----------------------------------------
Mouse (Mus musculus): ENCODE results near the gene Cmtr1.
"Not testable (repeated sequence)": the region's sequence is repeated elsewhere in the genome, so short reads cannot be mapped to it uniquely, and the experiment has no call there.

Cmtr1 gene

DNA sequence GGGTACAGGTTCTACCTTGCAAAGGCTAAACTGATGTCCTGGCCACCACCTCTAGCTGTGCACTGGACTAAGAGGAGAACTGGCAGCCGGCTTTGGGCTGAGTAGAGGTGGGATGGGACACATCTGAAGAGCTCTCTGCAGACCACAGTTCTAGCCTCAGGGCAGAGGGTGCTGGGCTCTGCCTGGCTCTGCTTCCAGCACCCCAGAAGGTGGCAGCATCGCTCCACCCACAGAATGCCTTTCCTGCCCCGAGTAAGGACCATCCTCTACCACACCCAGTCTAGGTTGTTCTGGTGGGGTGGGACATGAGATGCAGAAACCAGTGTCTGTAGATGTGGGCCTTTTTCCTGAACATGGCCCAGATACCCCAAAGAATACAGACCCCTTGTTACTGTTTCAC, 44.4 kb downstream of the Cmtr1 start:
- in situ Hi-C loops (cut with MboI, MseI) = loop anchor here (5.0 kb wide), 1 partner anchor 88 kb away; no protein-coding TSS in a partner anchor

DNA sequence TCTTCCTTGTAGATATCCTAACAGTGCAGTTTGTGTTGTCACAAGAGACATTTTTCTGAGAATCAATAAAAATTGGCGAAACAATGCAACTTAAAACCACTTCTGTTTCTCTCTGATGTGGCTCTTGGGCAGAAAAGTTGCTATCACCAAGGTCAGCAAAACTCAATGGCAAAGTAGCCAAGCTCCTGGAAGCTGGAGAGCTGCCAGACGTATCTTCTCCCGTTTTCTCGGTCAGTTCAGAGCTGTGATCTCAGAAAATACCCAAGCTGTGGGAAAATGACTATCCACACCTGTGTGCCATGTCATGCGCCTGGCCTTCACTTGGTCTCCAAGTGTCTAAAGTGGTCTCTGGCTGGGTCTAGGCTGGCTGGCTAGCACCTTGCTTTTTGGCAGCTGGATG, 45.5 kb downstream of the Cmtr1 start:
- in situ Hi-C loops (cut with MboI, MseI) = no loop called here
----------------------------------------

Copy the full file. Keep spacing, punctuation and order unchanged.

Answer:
Mouse (Mus musculus): ENCODE results near the gene Cmtr1.
"Not testable (repeated sequence)": the region's sequence is repeated elsewhere in the genome, so short reads cannot be mapped to it uniquely, and the experiment has no call there.

Cmtr1 gene

DNA sequence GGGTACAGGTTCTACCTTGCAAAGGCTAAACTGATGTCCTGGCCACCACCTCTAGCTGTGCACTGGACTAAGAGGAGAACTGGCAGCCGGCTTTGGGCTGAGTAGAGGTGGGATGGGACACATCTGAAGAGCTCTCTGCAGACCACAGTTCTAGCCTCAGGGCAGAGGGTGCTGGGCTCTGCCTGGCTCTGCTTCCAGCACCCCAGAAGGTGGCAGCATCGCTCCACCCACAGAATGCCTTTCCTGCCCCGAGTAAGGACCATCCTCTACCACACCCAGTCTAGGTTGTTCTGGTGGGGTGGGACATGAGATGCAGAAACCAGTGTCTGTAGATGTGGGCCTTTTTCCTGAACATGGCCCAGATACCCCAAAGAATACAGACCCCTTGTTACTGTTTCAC, 44.4 kb downstream of the Cmtr1 start:
- in situ Hi-C loops (cut with MboI, MseI) = loop anchor here (5.0 kb wide), 1 partner anchor 88 kb away; no protein-coding TSS in a partner anchor

DNA sequence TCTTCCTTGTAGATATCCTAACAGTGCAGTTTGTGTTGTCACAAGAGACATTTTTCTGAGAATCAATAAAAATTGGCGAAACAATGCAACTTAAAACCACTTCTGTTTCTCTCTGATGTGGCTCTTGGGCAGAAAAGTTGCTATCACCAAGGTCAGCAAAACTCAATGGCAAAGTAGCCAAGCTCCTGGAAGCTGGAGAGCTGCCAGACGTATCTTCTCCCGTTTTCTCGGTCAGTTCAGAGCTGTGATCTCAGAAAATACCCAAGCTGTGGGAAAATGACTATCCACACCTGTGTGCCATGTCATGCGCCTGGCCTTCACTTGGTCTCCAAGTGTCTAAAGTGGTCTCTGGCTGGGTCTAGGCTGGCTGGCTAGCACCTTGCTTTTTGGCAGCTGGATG, 45.5 kb downstream of the Cmtr1 start:
- in situ Hi-C loops (cut with MboI, MseI) = no loop called here